Wild-caught seafood is harvested from our lakes, rivers or oceans. The sustainability and environmental impact of commercial fishing operations depends on many factors including how the fish was caught, the health of the population being fished, and how effectively the fishery is being managed. Among the factors considered by scientists when evaluating the sustainability and environmental responsibility of a particular fishery:
- Stock health - Populations of fish, crabs, lobsters and other marine animals that inhabit a specific geographic area are called stocks. Stocks that are abundant and whose populations are not decreasing because of overfishing are most likely to be healthy and sustainable into the future.
- Fishery management - Many times, good stock health is the result of effective fishery management practices, which include factors such as setting limits on fishing, performing thorough scientific research, and gathering detailed information on what species (and how much) are being caught.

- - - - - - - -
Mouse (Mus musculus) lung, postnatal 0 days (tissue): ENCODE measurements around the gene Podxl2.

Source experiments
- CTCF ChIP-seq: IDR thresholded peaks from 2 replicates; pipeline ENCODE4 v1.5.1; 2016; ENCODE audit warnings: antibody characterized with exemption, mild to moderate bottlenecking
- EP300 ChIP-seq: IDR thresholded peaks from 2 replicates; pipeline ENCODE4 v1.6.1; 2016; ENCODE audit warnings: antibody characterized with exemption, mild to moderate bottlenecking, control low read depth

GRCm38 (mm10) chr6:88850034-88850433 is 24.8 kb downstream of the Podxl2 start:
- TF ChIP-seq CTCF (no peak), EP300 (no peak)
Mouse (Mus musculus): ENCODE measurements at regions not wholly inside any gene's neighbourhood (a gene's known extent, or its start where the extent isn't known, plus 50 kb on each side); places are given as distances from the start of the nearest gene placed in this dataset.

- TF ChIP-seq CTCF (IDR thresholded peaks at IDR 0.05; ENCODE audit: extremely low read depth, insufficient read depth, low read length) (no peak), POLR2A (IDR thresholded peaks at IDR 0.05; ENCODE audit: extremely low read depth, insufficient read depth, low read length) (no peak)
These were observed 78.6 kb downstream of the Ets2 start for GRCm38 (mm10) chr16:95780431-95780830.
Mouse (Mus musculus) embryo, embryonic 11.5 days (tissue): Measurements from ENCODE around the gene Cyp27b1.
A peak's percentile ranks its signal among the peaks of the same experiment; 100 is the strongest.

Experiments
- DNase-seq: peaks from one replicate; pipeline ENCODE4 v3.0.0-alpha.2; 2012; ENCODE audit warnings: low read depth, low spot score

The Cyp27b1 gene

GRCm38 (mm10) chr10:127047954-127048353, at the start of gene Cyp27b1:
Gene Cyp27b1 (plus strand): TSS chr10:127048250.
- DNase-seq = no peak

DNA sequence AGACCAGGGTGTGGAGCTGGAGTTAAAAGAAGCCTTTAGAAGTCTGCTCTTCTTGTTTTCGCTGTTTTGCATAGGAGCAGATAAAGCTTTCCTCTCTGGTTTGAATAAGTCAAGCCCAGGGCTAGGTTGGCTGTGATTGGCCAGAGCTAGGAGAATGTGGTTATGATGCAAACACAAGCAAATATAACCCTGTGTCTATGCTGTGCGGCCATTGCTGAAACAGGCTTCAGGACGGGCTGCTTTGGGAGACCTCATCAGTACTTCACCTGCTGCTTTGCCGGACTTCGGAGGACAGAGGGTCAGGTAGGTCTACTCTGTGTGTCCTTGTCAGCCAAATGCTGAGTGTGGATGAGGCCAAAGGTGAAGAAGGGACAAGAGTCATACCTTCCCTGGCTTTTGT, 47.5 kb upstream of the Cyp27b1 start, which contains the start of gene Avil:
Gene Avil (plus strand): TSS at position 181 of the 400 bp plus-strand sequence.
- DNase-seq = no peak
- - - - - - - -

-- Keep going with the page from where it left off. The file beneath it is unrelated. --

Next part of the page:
- Fishing gear and techniques - Commercial fishing operations use many types of fishing gear and techniques to capture the seafood we eat. All fishing gear has some impact on the environment, but how much of an impact depends heavily on what type of gear is used, where the gear is used, how the gear is used, as well as the inclusion of any special modifications designed to reduce habitat impact.
- Bycatch levels - Commercial fishing often results in the accidental capture of fish and other sea creatures, known as bycatch. In some cases, this bycatch can include threatened or endangered species, such as marine mammals, sea birds, and sea turtles. This bycatch is sometimes reduced, or even eliminated, with modifications that allow these species to escape or avoid capture.